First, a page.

EveryMoveÂ is an app that converts physical activity into real world rewards.Â Â The intent of the appÂ is to beÂ your hub for working out, celebrating fitness goals, tracking all of your fitness data and activities, and encouraging your friends.Â Â There are two methods to get your fitness data intoÂ EveryMove. One is connecting an app or fitness tracker and syncing your data, the other is manually entering your activity via the mobile app or website.Â Â My task was to create a seamless easy to understand user experience for active peopleÂ to enter their physical activity.
The average use case is that a user just completed an activity like working out or a run and wanted to quickly enter what activity they did, how long they did the activityÂ and any notable details about that activity.Â Â The person would most likely be using their mobile phone and taking rest during this process and likely be at the gym or outside.
THEÂ PRIMARY CHALLENGE I WAS FACED WAS A NUMBER OF OPTIONS FOR THIS FEATURE AND SUB-OPTIONS THAT CAN BE ENTERED.Â Â IT WAS A TOO MUCHÂ INFORMATION AND THERE WERENâ€™T MANY OPTIONS WE COULD CUT FOR THE SAKE OF A BETTER USER EXPERIENCE.Â Â THE SPECIAL SAUCE OF EVERYMOVE IS THAT IT WANTS TO SUPPORT AS MANY ACTIVITIES AS POSSIBLE.
FOR EXAMPLE, IF A USER WANTS TO LOG A RUN THEY WOULDÂ NEED TO SET:
- what type of running (jogging, 5k, treadmill, etc)
- the time and date
- the duration of their run
- the distance of their run
- who they did it with
- where they did it
- any notes they would like to share about the run
- whether this post would be private or public
- and if they would like to share on facebook and/or twitter
OLD ADD AN ACTIVITY SCREENS
My first reaction was there wereÂ simply too many options for a single screen.Â Â When you present too many options to a user many users simply shut down and abandon the action, rather than deal with theÂ cognitiveÂ load of trying to figure out all the inputs available on this screen. The idea ofÂ choice paradoxÂ that when shoppers choose a laundry detergent in the grocery aisle the stores purposely only give the user a limited amount of optionsÂ because if you give a user too many choices they often quit and move on to something else.
FACEBOOK’S PAPER IOS APP
Iâ€™m firm believer there is no shame in studying theÂ competitionÂ and see how they solve problems and then applying your own solution to it.Â At the time, I was enamored withFacebookâ€™sÂ newly released app ofÂ Paper.Â Â PaperÂ was a twist on the facebook experience to make you focus on one to three stories at one time, rather than a never-ending vertical feed.Â Â It reminded me of a combination parts of facebook andÂ Flipboard.Â Â It also had some pretty nifty user based actionsÂ like swiping down to close a page.Â I paid close attention to their â€œAdding a Status Updateâ€ screen because it closely mirrored the business goals of the â€œAdd an Activityâ€ flow I was tasked to do.
PEOPLE WANT TO DO ONE THING AT A TIME, AND THEY WANT TO BE GUIDED THROUGH THE FLOW AS OPPOSED TO BEING PROMPTED WITH MULTIPLE DECISION POINTS AT EVERY STEP.
SomeÂ of the key takeaways from theÂ Facebook Paper appÂ was to have each screen have a smaller focus on one or two tasks and then put them into a quick and easy flow.Â Â This reduces the cognitive load of too many options and also solves the problem of different activities having different metrics that needed to be tracked.Â Â This is often something hard to convey in a flow.Â Â Iâ€™ve definitely had product managers say it looks like to many screens, but when they see a working prototype or build they got what I was trying to achieve right away.Â Â Entering an activity could be broken down into two categories: Story/narrative and fact.Â Namely, what did you do and then how did it make you feel?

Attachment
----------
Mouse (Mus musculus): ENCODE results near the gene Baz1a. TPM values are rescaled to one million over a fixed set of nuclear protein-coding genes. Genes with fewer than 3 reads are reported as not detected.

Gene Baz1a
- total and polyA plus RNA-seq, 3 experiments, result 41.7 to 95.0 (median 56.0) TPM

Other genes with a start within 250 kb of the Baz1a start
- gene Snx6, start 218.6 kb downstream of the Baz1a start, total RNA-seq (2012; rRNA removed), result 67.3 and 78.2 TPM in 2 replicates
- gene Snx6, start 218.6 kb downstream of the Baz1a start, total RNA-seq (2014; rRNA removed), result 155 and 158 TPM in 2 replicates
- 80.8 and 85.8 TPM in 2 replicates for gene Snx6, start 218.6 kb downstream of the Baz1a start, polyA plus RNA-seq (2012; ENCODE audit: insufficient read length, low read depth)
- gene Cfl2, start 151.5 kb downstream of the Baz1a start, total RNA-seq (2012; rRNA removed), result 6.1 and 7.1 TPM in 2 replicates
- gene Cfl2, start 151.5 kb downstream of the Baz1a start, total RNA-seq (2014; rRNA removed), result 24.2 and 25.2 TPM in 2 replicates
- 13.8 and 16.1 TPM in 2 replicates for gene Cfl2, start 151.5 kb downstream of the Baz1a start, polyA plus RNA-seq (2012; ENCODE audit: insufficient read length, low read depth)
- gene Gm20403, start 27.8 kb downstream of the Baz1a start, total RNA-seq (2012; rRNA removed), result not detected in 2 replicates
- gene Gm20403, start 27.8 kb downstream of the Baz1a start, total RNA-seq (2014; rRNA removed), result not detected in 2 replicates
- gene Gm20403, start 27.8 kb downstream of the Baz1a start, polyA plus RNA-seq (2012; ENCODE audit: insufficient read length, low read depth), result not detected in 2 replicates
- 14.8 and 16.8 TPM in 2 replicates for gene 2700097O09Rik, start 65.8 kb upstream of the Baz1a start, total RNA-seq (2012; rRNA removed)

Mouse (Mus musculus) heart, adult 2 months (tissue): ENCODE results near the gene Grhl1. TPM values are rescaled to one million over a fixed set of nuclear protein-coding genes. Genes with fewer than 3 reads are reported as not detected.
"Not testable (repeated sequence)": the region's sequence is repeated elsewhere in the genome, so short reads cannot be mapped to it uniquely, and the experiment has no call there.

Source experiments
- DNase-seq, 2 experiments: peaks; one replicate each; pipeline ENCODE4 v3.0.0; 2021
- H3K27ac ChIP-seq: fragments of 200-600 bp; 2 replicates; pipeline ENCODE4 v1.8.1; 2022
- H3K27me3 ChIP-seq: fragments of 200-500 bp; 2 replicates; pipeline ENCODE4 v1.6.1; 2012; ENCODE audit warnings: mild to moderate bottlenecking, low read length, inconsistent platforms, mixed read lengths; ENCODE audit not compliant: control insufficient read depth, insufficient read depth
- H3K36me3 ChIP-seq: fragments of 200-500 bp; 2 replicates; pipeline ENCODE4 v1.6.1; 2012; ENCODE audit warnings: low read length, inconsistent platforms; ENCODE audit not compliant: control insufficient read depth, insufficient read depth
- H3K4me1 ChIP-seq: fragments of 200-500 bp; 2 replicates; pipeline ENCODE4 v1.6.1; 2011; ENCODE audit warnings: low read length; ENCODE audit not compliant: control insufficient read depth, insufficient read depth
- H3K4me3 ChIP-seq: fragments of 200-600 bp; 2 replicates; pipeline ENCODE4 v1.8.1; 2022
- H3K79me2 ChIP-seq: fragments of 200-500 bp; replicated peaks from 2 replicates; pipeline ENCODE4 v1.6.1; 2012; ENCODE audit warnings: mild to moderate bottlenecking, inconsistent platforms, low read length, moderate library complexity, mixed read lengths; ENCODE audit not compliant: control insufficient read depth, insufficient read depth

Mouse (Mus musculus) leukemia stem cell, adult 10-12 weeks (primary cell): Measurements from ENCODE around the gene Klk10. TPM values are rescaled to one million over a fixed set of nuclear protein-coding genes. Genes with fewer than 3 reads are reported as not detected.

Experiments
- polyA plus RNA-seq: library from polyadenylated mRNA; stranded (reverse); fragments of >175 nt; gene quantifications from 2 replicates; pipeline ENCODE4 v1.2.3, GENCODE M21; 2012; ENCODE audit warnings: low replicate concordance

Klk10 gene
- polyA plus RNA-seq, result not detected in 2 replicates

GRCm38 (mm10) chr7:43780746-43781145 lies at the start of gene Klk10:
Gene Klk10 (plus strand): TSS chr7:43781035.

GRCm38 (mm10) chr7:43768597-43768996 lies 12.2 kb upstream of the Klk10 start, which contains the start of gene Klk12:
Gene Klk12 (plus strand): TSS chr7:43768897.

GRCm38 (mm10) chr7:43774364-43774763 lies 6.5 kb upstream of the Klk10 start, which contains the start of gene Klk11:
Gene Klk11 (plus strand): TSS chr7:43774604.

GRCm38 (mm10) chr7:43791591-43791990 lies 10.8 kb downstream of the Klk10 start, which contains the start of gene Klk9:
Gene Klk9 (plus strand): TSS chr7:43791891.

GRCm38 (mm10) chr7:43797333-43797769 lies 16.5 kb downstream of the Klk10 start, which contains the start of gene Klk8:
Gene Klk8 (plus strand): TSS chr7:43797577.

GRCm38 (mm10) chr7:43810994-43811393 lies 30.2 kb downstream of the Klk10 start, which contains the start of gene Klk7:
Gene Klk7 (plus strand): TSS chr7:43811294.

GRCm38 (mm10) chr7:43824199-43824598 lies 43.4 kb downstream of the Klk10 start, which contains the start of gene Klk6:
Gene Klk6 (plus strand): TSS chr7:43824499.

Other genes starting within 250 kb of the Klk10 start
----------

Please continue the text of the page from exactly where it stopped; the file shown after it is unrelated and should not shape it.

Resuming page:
A: The user had a photo they wanted to share with their friends on EveryMove (Story/narrative)
C: The user had just finished the gym and wanted to see if they got an active day for their workout (fact)In both examples, we would want to give them the opportunity to enter either an activity or a story about the activity, so they startÂ inÂ A and end in B, or start in C and end in B. So the start of any entry is what the user wanted to enterÂ inÂ the moment, and the end is an opportunity to add more.
With this in mind, I moved on to create the first flow.
HERE ARE MY WIRES FOR ADD AN ACTIVITY V1
- Â Tagging friends
- Â Changing the date time (because we found most users enter the activity the same time they were doing it)
- Â Setting location
- Â Setting privacy
ThroughÂ the design process we kept coming back to the fact that our brand wanted to be moreÂ humanÂ and promote a conversation between users.Â Â Â We were already seeing a poor engagement with users afterÂ they posted their activity.Â Â How can we make the peopleâ€™s workout more engaging?Â Â If people werenâ€™t commenting or liking a post that read â€œJim ran for 4.2 miles in 20 minsâ€Â what would make me personally give someone a word or encouragement, or ask a question about their post?
- Did you break your own recordÂ ?
- Was it a cake walk?
- Do you feel like a truck hit you?
- Â About a 10% growth in signups per day on average since the redesign
- App rating went from 2.5 to 4.5 stars
- Â A huge improvement on mobile core tasks from about 50% to about 70%. Core tasks include â€œadding an activityâ€, â€œconnecting an app or deviceâ€, and â€œinviting friends to try out the appâ€
- Engagement went up by 64%. Comments and likes went up because the post changed fromÂ â€œJim ran for 4 Miles todayâ€ to â€œI should have packed dry socks todayâ€œ.Â Â Requiring the user add a personalized human touch to their workout made it easier for other users to start a conversation.